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The Role of Local Hydration and Hydrogen-Bonding Dynamics in Ion and Solute Release from Ion-Coupled Secondary Transporters

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journal contribution
posted on 22.03.2011, 00:00 by Chunfeng Zhao, Sergei Yu. Noskov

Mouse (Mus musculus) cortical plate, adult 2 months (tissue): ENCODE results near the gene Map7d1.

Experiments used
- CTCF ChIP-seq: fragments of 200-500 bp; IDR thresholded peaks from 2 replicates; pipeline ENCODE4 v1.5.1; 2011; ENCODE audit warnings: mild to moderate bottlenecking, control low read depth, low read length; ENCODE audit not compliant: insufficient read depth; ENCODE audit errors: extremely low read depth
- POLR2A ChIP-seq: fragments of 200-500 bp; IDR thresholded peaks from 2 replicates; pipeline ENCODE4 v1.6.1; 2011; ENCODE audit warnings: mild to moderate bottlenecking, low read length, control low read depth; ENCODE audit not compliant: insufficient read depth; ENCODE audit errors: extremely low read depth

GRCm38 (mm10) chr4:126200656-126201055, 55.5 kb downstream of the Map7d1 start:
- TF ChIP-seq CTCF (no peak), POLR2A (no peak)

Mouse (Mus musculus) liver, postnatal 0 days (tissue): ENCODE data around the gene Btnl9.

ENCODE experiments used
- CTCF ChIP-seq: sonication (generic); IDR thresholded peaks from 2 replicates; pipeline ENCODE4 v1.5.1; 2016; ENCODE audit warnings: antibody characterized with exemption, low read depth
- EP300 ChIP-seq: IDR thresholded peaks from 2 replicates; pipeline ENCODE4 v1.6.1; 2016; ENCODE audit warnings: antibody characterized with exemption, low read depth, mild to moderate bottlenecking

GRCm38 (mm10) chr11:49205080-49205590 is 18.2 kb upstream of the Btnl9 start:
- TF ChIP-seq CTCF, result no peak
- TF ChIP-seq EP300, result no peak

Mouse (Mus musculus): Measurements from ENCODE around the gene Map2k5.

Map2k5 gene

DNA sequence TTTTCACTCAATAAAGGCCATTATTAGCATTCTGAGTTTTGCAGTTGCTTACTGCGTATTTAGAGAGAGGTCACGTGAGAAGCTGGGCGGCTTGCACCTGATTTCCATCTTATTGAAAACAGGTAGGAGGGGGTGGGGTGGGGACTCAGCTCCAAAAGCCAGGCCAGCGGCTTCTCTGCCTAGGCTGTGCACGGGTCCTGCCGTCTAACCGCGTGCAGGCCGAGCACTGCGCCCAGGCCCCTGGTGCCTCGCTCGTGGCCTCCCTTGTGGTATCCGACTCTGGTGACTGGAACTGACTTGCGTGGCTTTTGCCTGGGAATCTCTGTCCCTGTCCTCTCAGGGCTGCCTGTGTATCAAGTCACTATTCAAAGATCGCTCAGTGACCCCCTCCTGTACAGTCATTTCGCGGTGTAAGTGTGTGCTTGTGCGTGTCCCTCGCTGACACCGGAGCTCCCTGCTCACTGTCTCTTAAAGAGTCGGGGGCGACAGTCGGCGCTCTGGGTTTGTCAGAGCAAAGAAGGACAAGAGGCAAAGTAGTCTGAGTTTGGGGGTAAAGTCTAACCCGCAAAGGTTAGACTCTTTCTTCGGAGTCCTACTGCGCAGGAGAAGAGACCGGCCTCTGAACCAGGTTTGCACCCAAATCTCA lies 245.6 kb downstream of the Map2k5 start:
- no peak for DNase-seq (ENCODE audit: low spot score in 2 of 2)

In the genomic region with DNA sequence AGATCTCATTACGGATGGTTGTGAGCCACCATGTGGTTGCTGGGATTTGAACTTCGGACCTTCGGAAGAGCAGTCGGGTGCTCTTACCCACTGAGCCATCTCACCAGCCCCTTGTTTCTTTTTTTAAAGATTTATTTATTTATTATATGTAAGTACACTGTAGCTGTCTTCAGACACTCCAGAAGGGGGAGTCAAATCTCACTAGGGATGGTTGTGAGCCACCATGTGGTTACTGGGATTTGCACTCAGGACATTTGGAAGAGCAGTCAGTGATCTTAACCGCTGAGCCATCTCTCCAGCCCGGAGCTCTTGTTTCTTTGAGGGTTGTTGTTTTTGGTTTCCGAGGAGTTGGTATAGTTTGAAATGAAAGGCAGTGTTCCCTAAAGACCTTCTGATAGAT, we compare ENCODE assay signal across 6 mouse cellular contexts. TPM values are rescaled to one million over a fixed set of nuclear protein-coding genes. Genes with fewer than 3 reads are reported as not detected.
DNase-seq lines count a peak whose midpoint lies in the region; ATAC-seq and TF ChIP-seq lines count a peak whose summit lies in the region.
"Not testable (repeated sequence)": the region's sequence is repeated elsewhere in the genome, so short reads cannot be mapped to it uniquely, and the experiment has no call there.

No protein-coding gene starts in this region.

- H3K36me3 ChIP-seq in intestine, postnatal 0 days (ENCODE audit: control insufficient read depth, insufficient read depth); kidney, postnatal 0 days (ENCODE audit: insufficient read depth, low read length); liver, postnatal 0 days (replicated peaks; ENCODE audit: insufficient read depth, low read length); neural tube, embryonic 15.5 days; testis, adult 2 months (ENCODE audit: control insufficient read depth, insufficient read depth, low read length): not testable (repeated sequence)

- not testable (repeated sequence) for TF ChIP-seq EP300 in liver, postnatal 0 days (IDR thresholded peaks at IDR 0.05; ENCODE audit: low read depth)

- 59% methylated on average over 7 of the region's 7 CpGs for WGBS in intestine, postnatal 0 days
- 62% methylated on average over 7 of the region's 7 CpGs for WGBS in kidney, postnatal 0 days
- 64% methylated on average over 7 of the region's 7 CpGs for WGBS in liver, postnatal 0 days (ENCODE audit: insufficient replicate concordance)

Recent progress in crystallographic studies of sodium-coupled secondary transporters has revealed striking similarities in the structural organization of ion and solute binding. Previous reports suggested that the Na2 sodium binding site in the neurotransmitter sodium symporter (NSS) leucine transporter (LeuT) is conserved across sodium/proton coupled secondary transporters of many distantly related families. This site is implicated in the conformational dynamics controlled by the binding and release of both translocated solute and ion(s) through a mechanism that largely remains unknown. In this study, we used extensive equilibrium molecular dynamics simulations, potential of mean force (PMF) computations, and quasi-harmonic analysis of the LeuT transporter with and without sodium ion bound at the Na2 site to delineate the role of this site in the conformational dynamics of the protein. PMF computations show that in presence of the sodium ion in Na2 the conserved T354 residue is locked into a single rotameric state in contrast to two degenerate states available in the absence of ion in Na2. Molecular dynamics (MD) simulations suggest the formation of a stable water wire from the cytoplasm to the Na2 site in the occluded state. It is plausible that local hydration plays an important role in transport cycle facilitating release of the ion from Na2. An unbinding of the ion from the Na2 site leads to a tightening of the extracellular thin gates and a destabilization of the intracellular thin gate and thus may promote an unbinding of the cotransported substrate. The study lends additional support to the hypothesis that one of the main drivers in the transport cycle of Na-coupled secondary transporters is the binding of the Na2 ion that controls dynamical equilibrium between an inward-facing to an outward-facing conformation.